Quest Theaterworks’ current production of “The Secret Garden” is charming and enjoyable for both adults and children. The play is an adaptation by Sylvia Ashby of the beloved children’s book of the same name, published in 1911 by author Frances Hodgson Burnett.
The protagonist is 10 year old Mary Lennox, raised in India by disinterested parents who both died. She is sent to England to live with a stranger, her uncle who has been mourning his wife’s death for 10 years. Mary is an angry, sullen, spoiled child. But after developing an interest in nature and discovering a secret garden, locked away after her uncle’s wife died there, her outlook brightens. She also discovers she has a temperamental, sickly cousin, son of her uncle and his deceased wife, who has been kept in bed for his 10 years and thinks he is dying. The ensuing story revolves around each child’s growth, from isolation to friendship and joy, from loathing of self to delight, concurrent with the growth of the secret garden.
The entire acting company contributes to the fine result—it is definitely an ensemble piece. Mary is well acted by Lucy Gardiner, whose persona and appearance are exactly right for her character. Ty Baldwin, as her cousin Colin, nicely portrays Colin’s evolution from self-absorption to wonder. The servant Martha, lovingly played by Madeline Fournier, is the first to befriend Mary. Martha’s brother Dickon, easily embodied by Finn McCary, is Mary’s second friend (Mary keeps count). Paul Hauk effortlessly inhabits the seemingly crusty but gentle gardener, Ben Weatherstaff. And Chris Whitlock as Mrs. Medlock, the officious house manager who doesn’t much like children, crispy illuminates adult narrow-mindedness.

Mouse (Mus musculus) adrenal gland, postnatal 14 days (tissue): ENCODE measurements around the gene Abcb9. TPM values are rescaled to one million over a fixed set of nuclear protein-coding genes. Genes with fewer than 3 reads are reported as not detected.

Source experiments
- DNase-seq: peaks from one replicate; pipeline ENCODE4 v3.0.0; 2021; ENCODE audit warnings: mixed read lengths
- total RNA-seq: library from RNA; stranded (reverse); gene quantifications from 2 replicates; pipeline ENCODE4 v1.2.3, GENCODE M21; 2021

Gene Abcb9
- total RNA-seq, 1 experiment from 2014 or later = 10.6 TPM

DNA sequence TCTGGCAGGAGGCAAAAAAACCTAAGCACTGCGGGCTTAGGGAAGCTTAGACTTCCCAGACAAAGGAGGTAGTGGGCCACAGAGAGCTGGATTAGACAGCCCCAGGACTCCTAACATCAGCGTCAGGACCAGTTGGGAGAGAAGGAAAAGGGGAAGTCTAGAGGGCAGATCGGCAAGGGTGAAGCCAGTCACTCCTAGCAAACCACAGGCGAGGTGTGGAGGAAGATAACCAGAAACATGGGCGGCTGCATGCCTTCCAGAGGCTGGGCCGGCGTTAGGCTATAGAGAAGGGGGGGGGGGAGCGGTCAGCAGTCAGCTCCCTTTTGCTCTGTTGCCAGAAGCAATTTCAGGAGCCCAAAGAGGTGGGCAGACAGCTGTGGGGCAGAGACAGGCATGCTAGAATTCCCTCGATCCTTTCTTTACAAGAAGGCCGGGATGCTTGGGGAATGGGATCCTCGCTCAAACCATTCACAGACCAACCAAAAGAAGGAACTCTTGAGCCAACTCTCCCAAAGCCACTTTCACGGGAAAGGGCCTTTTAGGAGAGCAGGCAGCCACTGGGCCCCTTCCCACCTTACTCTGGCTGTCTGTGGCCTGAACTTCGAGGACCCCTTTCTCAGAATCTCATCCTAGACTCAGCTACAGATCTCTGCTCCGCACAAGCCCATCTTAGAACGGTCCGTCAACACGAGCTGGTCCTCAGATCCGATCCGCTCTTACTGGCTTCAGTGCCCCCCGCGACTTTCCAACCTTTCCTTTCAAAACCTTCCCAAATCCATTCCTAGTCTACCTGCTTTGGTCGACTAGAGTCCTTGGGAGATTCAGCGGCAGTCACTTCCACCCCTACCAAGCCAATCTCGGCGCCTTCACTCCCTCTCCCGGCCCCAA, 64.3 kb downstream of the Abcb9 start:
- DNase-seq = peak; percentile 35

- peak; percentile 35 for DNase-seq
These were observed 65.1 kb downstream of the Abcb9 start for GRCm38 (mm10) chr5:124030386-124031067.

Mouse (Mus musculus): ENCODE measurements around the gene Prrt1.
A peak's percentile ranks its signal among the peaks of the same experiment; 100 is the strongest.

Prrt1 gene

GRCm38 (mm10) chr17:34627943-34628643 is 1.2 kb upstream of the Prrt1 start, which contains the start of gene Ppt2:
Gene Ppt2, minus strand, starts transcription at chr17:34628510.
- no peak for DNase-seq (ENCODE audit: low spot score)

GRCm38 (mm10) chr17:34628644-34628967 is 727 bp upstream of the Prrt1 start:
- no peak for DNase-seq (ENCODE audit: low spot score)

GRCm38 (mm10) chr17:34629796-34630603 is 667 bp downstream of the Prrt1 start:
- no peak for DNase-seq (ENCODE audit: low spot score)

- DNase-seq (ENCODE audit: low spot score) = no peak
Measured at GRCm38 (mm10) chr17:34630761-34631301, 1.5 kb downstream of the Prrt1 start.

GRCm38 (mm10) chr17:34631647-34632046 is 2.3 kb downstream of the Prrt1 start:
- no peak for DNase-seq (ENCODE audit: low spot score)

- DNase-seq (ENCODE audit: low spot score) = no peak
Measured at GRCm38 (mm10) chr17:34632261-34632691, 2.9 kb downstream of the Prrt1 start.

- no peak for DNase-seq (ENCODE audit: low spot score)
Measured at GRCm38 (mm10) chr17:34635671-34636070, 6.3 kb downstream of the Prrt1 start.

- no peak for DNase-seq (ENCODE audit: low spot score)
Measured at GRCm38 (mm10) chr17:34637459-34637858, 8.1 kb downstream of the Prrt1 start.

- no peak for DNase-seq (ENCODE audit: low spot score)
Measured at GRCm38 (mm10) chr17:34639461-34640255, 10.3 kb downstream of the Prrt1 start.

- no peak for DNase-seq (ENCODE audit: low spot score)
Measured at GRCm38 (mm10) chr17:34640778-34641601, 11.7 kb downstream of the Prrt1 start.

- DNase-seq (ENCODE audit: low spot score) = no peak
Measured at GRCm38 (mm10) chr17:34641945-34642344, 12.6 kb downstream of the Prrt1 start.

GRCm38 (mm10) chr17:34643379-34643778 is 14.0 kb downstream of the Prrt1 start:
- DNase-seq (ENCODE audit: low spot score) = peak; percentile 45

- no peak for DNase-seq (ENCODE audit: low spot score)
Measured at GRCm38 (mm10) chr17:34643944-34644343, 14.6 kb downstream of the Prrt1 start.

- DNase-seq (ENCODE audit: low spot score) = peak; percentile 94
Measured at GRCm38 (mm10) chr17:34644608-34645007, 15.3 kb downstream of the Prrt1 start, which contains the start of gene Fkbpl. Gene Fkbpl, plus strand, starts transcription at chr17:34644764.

Quest Theaterworks chose to present “The Secret Garden” outdoors, on the grounds of the Bear Yuba Land Trust’s Burton Homestead, enhancing the themes of nature and reinvigoration of spirit. Director Judy Blake’s full use of the setting, positioning the garden, the bedrooms of the cousins, and the various actions over a broad area, augments the sense of depth and growth. Although the program doesn’t identify a Set Designer, the set is delightfully visual and functional. Costume Designer Eileen Beaver’s creations establish the requisite time period and tone.
I attended the production with a friend who was raised in London. She thought Dialect Coach Chris Goodwin’s instruction was quite accurate—the actors’ accents were authentic, particularly Hauck’s gardener. However, I occasionally had trouble understanding some words spoken in the Yorkshire dialect.
Attendees ranged from very young children to seniors. When a couple of scenes moved a bit slowly, the very young lost interest, but those six years and older sat immensely entranced throughout the intermission-free one-and-three-quarter hour play.
Performances begin at 6 p.m. It is lovely to sit outside with a picnic at the woodsy, shaded Burton Homestead, to be entertained during the warm evening—and definitely worth taking your kids and grandkids. Or just take your adult self to enjoy a very good show. Remaining performances are Friday, Saturday and Sunday. For more information about the play, go to http://questtheaterworks.com/.
Hindi Greenberg feels that the message that appreciation for—and involvement in—nature can cure many ills is so important for children to learn. It is one of her own deeply held beliefs and practices and has served her well.